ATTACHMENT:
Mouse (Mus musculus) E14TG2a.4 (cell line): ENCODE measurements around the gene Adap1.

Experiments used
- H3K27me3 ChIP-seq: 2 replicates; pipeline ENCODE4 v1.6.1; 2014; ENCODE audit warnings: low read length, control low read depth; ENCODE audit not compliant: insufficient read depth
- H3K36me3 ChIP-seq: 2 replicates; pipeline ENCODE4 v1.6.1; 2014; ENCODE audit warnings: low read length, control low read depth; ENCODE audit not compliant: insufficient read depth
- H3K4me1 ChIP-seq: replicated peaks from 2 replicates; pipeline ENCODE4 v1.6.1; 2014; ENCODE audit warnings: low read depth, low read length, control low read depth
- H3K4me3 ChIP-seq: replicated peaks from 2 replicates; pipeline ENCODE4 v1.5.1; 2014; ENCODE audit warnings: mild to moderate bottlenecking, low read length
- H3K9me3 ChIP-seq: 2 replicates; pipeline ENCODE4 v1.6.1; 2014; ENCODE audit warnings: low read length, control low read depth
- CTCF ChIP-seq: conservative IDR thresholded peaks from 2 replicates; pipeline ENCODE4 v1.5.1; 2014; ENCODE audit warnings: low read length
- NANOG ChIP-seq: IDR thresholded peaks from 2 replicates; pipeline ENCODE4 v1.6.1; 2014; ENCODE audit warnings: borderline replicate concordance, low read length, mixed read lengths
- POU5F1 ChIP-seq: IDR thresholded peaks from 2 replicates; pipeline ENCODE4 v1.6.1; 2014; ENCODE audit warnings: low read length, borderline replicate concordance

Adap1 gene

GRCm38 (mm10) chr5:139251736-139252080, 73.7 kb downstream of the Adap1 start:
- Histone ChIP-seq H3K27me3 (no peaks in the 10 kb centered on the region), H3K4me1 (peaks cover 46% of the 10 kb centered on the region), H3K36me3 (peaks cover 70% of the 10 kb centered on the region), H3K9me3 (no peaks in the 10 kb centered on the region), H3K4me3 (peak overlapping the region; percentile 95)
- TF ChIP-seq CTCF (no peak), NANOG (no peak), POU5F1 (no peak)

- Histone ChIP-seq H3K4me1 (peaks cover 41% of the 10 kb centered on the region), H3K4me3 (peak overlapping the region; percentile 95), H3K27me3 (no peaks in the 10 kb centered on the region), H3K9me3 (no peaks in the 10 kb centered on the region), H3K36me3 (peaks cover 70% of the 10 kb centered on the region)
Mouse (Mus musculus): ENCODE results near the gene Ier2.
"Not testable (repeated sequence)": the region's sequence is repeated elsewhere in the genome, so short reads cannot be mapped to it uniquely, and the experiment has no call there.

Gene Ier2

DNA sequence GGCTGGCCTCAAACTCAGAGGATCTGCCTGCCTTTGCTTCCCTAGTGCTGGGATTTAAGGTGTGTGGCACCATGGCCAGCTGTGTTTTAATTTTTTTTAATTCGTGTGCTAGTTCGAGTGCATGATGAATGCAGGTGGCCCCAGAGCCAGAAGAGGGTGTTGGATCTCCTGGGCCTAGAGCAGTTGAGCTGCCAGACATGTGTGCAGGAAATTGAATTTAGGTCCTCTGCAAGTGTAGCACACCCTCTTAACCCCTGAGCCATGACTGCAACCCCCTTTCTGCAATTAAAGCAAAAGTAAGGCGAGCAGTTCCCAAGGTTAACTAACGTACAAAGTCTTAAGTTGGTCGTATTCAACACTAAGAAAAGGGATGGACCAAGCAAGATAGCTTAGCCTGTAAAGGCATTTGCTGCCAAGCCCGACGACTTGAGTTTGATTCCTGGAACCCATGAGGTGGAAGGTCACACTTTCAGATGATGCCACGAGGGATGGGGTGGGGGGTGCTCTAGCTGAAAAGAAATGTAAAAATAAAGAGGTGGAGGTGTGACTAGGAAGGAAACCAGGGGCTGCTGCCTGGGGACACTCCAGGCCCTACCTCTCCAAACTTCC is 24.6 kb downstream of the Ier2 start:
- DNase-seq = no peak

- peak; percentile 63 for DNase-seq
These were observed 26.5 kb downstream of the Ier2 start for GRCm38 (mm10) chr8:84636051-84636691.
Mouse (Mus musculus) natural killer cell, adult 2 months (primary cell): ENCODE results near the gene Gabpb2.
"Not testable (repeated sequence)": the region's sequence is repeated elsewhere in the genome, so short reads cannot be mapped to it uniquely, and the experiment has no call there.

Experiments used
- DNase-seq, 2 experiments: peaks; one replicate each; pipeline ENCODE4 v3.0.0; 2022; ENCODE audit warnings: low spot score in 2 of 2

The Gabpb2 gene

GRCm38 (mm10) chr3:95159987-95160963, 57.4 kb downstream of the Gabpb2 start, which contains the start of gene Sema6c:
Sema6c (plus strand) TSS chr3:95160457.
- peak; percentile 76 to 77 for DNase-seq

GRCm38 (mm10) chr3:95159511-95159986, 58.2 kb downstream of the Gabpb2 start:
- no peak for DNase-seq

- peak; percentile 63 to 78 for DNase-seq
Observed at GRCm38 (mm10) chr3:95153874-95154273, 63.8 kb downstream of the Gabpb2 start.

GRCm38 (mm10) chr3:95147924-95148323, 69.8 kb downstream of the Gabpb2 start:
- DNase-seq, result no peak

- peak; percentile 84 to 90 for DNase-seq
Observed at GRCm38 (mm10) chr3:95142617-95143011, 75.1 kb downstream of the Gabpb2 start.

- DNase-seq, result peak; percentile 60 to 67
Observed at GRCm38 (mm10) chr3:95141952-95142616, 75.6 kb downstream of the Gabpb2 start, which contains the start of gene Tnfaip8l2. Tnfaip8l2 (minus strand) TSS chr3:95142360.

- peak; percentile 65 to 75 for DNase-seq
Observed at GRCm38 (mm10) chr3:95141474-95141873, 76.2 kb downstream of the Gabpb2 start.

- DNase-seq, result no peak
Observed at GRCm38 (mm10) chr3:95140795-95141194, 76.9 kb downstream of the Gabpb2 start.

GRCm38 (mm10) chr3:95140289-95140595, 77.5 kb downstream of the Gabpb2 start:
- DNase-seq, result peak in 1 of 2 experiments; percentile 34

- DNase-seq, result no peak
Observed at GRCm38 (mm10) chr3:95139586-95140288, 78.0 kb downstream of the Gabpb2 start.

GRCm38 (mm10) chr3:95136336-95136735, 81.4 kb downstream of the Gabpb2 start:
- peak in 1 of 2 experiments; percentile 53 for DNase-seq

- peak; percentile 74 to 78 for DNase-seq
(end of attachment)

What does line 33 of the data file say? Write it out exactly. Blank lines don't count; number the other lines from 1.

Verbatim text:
- peak; percentile 63 to 78 for DNase-seq